A conversation on new ideas for helping prevent boredom, lethargy and obesity.
They’re not little people in furry suits. Nor are they a version of small dogs. Today’s cats, felis sylvestris lybica, are descendants of African wildcats with behaviors and needs we are uncovering with new perspectives. In an interview with Dr. Andréa Tasi of Kingstowne Cat Clinic, we were given new insights into ideas and strategies to enrich the home environment of our felines.
PetSage: After years of campaigns citing safety and health issues, many caregivers today choose to keep their cats indoors. In our efforts to protect them against harm, you now express concerns that we are forsaking their ancestral needs and may be opening the door for behavioral and unforeseen health issues.
Dr. Tasi: The belief is that the cat is domesticated. However, in studying feral cats in the wild and our companion animals at play, their hunter, predatory instincts are still very much intact. Yet, the time budgets - how cats spend their time - between these two groups shows behavioral contrasts. In the wild, cats spend 60% of their time sleeping and resting, 15% grooming, 15% hunting and less than 10% eating and “frittering” about. With indoor cats, the sleep and rest time shifts to 80%, leading to neurochemistry changes in the brain and the potential for compulsive behaviors.
PetSage: How does this translate into the care of our cats?
Dr. Tasi: We need to acknowledge that a cat’s whole being is attuned to hunt. With a sense of smell that is 1000% greater than ours, eyesight that can target small prey on the move, and hearing that can triangulate on demand, we need to engage and encourage the predator within. This requires us to enrich the home environment, to develop emotionally and physically challenging games that will help prevent boredom, lethargy and obesity.
PetSage: But many of us already offer a wide selection of toys for their amusement. What’s the difference with the playtime you’re describing?
Dr. Tasi: The single most important concept in enriching our cats’ lives is the concept of frustration. We need to create games that allow them to be predators and “complete” the sequence of the hunt, simulating the process of hunting for food: see-stalk-chase-pounce-bite. Trail a fishing rod style toy with feathers or roll balls of paper past your feline and you will see what they are born to do! A key here is the length of playtime. In the wild, it’s estimated that cats stalk prey 30 times a day. It’s also important to recognize that some cats will like one type of toy, while another may find it imposing. Various types of toys need to be offered to encourage even the meekest feline.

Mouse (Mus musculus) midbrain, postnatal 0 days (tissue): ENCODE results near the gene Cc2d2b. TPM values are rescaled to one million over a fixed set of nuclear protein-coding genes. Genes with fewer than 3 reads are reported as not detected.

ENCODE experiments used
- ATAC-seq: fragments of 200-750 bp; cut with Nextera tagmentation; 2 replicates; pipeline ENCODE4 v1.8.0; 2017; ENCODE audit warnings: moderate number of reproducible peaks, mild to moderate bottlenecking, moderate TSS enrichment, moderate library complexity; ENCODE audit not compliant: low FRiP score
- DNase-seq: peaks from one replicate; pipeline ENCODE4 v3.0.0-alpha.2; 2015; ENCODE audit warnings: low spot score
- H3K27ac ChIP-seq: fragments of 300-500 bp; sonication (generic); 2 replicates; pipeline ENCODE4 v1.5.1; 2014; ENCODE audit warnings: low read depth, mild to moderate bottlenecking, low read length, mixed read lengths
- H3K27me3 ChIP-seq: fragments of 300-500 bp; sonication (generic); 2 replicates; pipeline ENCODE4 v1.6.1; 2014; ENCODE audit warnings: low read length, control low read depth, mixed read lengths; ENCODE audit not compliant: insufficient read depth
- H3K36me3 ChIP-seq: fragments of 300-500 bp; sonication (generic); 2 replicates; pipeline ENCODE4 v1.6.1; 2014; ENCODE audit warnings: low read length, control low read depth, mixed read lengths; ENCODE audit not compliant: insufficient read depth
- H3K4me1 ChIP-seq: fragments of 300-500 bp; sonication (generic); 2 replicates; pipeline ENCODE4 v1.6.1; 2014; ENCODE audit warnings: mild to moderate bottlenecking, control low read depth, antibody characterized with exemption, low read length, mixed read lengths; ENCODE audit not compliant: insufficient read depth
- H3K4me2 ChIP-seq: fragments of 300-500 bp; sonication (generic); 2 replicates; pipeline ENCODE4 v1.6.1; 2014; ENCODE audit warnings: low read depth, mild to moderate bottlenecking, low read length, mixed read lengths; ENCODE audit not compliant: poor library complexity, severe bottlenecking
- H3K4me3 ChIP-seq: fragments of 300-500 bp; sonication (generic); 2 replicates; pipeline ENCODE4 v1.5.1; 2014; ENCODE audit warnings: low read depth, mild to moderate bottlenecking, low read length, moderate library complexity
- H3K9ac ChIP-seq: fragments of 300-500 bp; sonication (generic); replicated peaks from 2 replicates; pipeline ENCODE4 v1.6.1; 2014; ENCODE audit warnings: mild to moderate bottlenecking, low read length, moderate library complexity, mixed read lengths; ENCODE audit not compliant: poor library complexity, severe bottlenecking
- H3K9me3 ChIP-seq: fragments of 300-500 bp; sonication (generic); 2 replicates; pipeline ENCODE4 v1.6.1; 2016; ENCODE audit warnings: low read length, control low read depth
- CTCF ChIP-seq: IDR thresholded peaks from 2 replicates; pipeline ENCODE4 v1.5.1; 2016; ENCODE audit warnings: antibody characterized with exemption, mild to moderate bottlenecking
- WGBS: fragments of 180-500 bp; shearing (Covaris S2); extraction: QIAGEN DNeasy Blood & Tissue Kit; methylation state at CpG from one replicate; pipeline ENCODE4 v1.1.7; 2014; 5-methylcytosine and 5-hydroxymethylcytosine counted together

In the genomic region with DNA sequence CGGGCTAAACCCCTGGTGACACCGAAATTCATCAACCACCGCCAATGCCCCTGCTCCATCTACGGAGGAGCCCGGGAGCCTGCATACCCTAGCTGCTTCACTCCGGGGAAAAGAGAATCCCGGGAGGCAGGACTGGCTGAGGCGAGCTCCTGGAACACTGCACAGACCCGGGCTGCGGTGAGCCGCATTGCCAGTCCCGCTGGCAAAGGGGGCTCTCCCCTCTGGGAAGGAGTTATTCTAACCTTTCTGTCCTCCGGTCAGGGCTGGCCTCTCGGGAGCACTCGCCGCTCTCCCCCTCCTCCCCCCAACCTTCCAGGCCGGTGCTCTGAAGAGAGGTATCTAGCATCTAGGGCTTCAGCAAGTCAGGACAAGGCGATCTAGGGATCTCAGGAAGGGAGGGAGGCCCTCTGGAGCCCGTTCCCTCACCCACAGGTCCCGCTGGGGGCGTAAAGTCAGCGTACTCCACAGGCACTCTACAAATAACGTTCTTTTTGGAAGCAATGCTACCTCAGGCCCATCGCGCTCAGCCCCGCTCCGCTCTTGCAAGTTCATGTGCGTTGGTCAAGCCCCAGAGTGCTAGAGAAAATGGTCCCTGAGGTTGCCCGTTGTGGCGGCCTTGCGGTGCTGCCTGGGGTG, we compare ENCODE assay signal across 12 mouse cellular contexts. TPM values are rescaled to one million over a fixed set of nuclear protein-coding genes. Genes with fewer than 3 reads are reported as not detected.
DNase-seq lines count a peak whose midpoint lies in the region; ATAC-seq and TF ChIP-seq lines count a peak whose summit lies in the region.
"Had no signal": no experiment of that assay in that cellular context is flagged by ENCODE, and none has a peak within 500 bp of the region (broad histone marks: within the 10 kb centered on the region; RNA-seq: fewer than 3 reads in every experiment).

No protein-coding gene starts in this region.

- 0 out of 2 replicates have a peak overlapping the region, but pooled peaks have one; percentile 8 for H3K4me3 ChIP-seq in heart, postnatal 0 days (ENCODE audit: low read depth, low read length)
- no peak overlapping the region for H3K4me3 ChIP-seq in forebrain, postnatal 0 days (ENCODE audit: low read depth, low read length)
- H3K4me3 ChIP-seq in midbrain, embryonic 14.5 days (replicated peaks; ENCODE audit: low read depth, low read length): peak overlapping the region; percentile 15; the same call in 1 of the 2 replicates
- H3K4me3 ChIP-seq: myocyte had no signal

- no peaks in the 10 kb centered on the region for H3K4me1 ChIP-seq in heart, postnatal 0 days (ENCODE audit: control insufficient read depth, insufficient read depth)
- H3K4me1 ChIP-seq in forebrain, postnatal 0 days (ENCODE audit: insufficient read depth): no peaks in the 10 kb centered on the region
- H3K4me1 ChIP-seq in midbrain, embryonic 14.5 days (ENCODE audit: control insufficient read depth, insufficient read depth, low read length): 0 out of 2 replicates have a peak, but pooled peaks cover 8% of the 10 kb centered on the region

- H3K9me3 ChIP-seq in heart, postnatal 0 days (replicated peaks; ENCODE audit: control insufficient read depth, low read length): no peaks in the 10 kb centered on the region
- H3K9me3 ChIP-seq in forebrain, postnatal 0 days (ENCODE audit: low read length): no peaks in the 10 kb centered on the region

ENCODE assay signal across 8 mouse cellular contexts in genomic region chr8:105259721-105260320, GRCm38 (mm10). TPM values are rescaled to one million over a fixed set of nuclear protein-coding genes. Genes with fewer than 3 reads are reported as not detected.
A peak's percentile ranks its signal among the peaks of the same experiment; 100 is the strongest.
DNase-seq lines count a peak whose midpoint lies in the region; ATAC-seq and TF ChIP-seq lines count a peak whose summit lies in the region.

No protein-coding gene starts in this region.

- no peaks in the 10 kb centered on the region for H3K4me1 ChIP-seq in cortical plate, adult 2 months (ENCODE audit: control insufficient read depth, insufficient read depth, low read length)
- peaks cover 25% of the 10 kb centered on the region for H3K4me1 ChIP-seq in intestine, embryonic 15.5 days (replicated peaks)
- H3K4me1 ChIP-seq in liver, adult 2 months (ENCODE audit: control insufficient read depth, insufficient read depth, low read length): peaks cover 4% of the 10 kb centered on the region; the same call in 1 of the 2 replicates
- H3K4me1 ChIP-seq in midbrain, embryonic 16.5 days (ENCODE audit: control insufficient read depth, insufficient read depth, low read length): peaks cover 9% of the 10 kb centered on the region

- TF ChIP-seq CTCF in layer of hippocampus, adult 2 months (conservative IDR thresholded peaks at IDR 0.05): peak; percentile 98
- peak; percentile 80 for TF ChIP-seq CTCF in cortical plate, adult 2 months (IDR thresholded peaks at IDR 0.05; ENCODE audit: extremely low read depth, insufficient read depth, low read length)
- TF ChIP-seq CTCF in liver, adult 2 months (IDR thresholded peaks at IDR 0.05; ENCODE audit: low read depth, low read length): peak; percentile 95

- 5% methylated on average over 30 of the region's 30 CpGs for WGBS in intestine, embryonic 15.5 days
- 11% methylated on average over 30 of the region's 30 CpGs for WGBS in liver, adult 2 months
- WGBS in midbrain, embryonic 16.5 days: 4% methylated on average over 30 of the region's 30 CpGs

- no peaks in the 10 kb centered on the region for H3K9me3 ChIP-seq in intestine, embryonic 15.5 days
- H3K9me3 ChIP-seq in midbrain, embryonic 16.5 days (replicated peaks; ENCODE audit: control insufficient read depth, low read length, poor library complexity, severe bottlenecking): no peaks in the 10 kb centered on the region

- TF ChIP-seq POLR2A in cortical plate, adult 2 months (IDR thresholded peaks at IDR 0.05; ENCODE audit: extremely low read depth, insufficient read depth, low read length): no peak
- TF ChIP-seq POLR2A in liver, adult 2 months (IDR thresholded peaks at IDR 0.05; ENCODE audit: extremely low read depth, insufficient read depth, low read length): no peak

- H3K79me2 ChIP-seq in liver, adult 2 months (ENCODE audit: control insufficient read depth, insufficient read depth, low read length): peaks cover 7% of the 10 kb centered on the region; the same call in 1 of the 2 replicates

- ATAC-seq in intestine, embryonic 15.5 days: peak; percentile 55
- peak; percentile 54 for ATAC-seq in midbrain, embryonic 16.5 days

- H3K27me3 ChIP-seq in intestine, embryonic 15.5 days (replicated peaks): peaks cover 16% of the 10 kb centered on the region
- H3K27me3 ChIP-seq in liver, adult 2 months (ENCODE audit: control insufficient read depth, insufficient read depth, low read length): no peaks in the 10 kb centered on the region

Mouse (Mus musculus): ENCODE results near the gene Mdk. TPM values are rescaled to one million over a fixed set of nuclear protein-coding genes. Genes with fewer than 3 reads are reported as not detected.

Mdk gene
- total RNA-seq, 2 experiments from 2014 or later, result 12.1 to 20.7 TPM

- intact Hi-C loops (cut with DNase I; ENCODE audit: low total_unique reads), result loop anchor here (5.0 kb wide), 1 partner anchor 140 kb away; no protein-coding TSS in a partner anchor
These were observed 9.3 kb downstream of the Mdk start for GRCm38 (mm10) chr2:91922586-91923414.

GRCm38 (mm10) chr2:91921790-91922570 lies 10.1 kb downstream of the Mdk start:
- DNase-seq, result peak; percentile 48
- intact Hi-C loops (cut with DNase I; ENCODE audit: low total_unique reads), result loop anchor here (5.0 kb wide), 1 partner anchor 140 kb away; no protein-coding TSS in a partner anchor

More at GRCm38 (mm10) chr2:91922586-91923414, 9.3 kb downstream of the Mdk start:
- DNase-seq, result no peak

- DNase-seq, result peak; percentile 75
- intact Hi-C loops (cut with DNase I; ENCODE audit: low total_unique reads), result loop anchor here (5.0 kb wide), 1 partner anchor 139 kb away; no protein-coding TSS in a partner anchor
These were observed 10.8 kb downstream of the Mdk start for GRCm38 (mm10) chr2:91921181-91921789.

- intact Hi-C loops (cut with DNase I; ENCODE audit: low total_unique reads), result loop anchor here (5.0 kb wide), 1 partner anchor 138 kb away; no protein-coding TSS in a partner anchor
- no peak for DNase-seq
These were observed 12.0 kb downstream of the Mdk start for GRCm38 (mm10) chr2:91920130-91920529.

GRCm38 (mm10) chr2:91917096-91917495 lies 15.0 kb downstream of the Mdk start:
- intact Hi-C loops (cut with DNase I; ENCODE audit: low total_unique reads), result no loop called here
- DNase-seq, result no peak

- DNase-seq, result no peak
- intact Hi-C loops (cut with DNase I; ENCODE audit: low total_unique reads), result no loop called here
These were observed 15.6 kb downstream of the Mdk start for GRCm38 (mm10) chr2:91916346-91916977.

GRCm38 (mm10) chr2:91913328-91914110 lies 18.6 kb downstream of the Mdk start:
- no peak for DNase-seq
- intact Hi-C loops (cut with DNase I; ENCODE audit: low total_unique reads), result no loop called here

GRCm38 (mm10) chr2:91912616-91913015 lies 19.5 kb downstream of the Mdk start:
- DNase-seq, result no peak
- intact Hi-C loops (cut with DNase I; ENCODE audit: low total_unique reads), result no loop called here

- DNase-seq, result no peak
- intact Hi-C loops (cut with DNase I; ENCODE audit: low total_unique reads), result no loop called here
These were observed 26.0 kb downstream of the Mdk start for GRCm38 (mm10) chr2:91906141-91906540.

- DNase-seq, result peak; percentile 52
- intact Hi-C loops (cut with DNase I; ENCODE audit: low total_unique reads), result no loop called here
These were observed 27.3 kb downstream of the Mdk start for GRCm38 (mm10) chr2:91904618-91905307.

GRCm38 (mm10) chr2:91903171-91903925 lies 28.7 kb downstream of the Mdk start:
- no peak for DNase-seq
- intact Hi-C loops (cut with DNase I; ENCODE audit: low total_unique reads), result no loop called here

PetSage: Looking at playtime as part of an outdoor adventure makes me curious of other ways you can expand the indoor cat’s environment. What are some of the ideas you find you’re recommending and do you find they are adaptable in multiple cat households?
Dr. Tasi: I suppose I’m encouraging cat parents to bring the outside world in, to create a changing environment that will require inspection and the use of senses. The empty grocery bag becomes a new hiding place; rocks, flowers and leaves offer information on the changing seasons; or stacked boxes or strategically arranged furniture offer new perspectives. Not only are these ideas adaptable in multiple cat households, they are indispensable and need to be expanded upon because social and territorial anxieties can develop. An environment of plenty needs to be established. What I mean by this is that there needs to be variety of feeding stations and waterbowls, litter boxes, and hiding places. Vertical spaces are particularly important in multiple cat households, because a cat’s instinct for security is a high perching place - where they are not vulnerable to attack.
PetSage: Let’s back up a minute. Most of us understand territorial anxieties, what do you mean by social anxieties?
Dr. Tasi: Socialization is very important to our cats: social contact between you and your cat and between your cat and other cats in the house. Let me stop here and say, that while I’ve come across cats in practice that prefer to live alone, I’ve come to feel strongly that indoor cats shouldn’t live alone. We find that if a cat is raised alone, he or she never acquire feline social skills. But in pairs or multiple households, they interact by practicing their hunting behaviors in play and learn the affection of one another.
PetSage: The concepts you describe seem easy to implement with great benefits for meeting a cat’s social, hunting, and exploration needs. Any closing thoughts?
Dr. Tasi: Make your cat work for its dinner. I don’t mean doing tricks, I mean make feeding more difficult. If you feed dry food, create ways to mimic the natural foraging cats go through hunting for food. This can be as simple as dividing a daily serving into portions and hiding throughout the house. Or using foraging toys, where the cat needs to manipulate for the food to fall out. Two hints though: hide only dry food and remember where you’ve hidden it!
Andrea Tasi graduated from the University of Pennsylvania School of Veterinary Medicine in 1988, and has been in feline exclusive practice since 1991. She lives with her husband and 4 cats in Fairfax Station, VA. A member of the American Association of Feline Practitioners, she credits their excellent continuing education conferences for many of the ideas she expresses in this interview.
We need to acknowledge that a cat’s whole being is attuned to hunt.